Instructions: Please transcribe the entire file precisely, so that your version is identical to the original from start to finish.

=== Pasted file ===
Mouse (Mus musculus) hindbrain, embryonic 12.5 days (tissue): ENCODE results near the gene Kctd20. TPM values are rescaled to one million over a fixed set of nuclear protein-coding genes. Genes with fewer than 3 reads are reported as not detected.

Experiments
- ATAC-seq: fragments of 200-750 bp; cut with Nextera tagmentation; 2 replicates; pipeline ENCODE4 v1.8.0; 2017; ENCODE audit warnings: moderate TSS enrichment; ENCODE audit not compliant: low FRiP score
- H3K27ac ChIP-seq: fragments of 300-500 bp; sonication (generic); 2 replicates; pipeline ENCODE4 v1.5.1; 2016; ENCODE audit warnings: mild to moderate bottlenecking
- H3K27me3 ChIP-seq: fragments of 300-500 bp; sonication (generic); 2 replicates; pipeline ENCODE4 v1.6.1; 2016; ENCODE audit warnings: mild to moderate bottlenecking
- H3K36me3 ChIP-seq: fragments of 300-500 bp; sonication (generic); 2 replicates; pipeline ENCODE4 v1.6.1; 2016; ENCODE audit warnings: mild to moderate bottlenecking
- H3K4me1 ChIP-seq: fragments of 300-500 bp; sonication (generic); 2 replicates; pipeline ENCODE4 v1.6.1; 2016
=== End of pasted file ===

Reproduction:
Mouse (Mus musculus) hindbrain, embryonic 12.5 days (tissue): ENCODE results near the gene Kctd20. TPM values are rescaled to one million over a fixed set of nuclear protein-coding genes. Genes with fewer than 3 reads are reported as not detected.

Experiments
- ATAC-seq: fragments of 200-750 bp; cut with Nextera tagmentation; 2 replicates; pipeline ENCODE4 v1.8.0; 2017; ENCODE audit warnings: moderate TSS enrichment; ENCODE audit not compliant: low FRiP score
- H3K27ac ChIP-seq: fragments of 300-500 bp; sonication (generic); 2 replicates; pipeline ENCODE4 v1.5.1; 2016; ENCODE audit warnings: mild to moderate bottlenecking
- H3K27me3 ChIP-seq: fragments of 300-500 bp; sonication (generic); 2 replicates; pipeline ENCODE4 v1.6.1; 2016; ENCODE audit warnings: mild to moderate bottlenecking
- H3K36me3 ChIP-seq: fragments of 300-500 bp; sonication (generic); 2 replicates; pipeline ENCODE4 v1.6.1; 2016; ENCODE audit warnings: mild to moderate bottlenecking
- H3K4me1 ChIP-seq: fragments of 300-500 bp; sonication (generic); 2 replicates; pipeline ENCODE4 v1.6.1; 2016